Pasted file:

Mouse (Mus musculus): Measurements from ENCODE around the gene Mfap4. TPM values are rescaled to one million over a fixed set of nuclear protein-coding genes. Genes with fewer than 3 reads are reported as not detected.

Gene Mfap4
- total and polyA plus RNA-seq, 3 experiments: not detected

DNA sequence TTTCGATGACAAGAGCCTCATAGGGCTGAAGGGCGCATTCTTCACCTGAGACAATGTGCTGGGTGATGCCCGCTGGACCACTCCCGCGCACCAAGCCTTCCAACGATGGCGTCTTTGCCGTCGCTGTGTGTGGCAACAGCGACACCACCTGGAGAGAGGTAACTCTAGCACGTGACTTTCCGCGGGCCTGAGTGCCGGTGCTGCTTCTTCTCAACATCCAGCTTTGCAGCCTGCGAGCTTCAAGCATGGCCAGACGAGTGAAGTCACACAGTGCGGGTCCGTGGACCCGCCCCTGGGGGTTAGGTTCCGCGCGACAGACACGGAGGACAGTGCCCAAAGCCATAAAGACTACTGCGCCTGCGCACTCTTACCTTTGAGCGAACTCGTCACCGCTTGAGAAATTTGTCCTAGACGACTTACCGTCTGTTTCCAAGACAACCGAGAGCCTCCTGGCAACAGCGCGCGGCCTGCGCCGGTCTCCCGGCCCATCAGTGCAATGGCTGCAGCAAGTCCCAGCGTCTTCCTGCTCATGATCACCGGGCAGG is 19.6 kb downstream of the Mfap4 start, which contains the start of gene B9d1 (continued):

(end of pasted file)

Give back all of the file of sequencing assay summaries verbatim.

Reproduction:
Mouse (Mus musculus): Measurements from ENCODE around the gene Mfap4. TPM values are rescaled to one million over a fixed set of nuclear protein-coding genes. Genes with fewer than 3 reads are reported as not detected.

Gene Mfap4
- total and polyA plus RNA-seq, 3 experiments: not detected

DNA sequence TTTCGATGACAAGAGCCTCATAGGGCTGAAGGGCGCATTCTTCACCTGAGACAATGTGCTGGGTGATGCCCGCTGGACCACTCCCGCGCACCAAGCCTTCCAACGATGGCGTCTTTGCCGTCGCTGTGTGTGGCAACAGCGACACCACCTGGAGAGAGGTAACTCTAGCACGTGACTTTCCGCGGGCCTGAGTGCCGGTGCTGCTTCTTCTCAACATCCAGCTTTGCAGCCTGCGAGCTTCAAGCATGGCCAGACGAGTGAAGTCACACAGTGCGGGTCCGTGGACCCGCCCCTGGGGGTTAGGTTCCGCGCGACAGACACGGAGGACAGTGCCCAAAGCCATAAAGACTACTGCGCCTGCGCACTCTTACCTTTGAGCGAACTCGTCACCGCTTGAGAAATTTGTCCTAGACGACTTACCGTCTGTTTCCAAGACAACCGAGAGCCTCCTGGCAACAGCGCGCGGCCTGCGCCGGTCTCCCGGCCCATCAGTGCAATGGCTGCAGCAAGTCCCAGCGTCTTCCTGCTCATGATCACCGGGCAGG is 19.6 kb downstream of the Mfap4 start, which contains the start of gene B9d1 (continued):